Necessary: What must be the case, as opposed to the merely possible (what might be the case) and the merely actual (what is the case). On Leibniz's analysis, what's necessary is the case in all possible worlds: under this conception a statement or thought that describes such a necessary state of affairs is said to be "true in all possible worlds."
Nihilism: The view that moral value (goodness or rightness) and disvalue (badness or wrongness) do not exist. Contrast: ethical relativism.
Nominalism: The view (held by Berkeley, among others) that general terms, such as "table," do not express or refer to general concepts, abstract ideas, or any sort of really existing universals; there are just individual words and the individual things they refer to.
Noumenon: For Kant noumena or "things-in-themselves" are realities transcending all possible thought and experience. Since the Categories of thought do not apply to things-in-themselves but only "things-for us" or phenomena, knowledge is possible only of these phenomena.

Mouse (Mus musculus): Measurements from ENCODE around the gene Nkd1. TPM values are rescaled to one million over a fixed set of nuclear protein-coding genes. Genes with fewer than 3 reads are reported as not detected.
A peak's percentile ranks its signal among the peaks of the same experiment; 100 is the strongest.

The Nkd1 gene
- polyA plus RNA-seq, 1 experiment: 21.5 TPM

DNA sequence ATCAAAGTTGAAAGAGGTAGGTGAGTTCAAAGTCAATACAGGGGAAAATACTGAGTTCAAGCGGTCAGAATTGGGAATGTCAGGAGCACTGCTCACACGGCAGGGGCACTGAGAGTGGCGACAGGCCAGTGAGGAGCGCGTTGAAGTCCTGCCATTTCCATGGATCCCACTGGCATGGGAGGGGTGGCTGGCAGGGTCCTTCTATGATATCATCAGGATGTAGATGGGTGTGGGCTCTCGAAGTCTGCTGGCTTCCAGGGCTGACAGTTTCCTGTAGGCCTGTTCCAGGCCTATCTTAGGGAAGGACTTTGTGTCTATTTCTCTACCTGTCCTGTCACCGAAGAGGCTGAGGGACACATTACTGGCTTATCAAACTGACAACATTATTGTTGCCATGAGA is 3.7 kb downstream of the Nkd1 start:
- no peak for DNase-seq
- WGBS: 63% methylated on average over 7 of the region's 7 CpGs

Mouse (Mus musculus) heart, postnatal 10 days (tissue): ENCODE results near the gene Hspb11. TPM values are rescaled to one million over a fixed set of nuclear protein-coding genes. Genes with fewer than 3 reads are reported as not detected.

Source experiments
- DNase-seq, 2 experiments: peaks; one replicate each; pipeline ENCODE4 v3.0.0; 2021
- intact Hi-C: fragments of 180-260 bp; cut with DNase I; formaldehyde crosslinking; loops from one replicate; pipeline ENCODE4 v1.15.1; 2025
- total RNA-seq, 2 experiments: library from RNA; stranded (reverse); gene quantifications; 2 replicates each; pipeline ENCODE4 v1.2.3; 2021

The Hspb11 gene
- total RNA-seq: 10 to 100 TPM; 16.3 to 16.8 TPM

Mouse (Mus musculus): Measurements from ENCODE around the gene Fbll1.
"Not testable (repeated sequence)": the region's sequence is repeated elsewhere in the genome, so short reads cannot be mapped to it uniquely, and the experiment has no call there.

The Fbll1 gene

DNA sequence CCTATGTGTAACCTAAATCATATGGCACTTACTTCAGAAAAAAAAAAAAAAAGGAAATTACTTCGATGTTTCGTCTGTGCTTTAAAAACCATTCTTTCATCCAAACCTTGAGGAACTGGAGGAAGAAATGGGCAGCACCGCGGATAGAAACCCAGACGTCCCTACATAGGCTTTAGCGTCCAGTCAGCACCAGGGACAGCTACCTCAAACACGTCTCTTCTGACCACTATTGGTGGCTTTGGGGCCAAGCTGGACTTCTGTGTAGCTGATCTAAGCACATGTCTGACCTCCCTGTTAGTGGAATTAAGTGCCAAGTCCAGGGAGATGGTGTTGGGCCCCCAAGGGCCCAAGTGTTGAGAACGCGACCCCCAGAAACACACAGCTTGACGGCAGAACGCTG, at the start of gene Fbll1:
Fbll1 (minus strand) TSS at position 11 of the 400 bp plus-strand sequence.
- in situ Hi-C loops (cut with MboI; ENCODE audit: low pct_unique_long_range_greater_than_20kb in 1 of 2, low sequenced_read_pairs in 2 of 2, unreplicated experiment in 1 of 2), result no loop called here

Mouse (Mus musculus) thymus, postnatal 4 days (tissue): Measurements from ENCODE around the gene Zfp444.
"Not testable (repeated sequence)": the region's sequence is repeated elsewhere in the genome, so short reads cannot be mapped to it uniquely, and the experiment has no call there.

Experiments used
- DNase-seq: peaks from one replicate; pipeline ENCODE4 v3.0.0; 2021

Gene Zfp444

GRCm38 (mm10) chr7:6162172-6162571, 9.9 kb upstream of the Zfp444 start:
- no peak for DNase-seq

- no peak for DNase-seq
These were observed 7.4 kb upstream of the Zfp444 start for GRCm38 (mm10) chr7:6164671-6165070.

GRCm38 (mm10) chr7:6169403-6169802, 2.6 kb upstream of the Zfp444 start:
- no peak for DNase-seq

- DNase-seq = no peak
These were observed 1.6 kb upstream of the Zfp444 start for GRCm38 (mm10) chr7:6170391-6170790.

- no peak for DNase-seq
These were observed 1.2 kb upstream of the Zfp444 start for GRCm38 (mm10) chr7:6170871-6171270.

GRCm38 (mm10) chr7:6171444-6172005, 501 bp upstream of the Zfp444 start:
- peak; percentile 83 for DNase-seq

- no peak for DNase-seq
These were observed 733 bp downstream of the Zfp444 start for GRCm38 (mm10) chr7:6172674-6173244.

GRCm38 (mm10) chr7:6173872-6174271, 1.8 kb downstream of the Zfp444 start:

Objective: Pertaining to things independent of or external to thought and experience. Contrast: subjective.
Observation: Determination of particular fact based on the evidence of the senses, i.e., by way of perception.
Objective Truth: Objective truths are true regardless of what anyone thinks. Example: The earth revolves around the sun. This was true, a believer in objective truth would say, long before anyone thought so (the earth being long uninhabited) and even despite everyone thinking otherwise for a long time (prior to Copernicus, for millennia, virtually everyone thought the sun revolved around the earth).
Obscenity: Artistic expression which appeals solely to prurient interests and is without redeeming artistic merit or social importance. (As defined under U. S. law.)
Occam's razor: A principle attributed to the fourteenth century English philosopher William of Occam that states that entities should not be multiplied beyond necessity. Similarly, one should choose the simplest of otherwise equally warranted (e.g., empirically supported) theories; the one requiring the fewest assumptions and principles.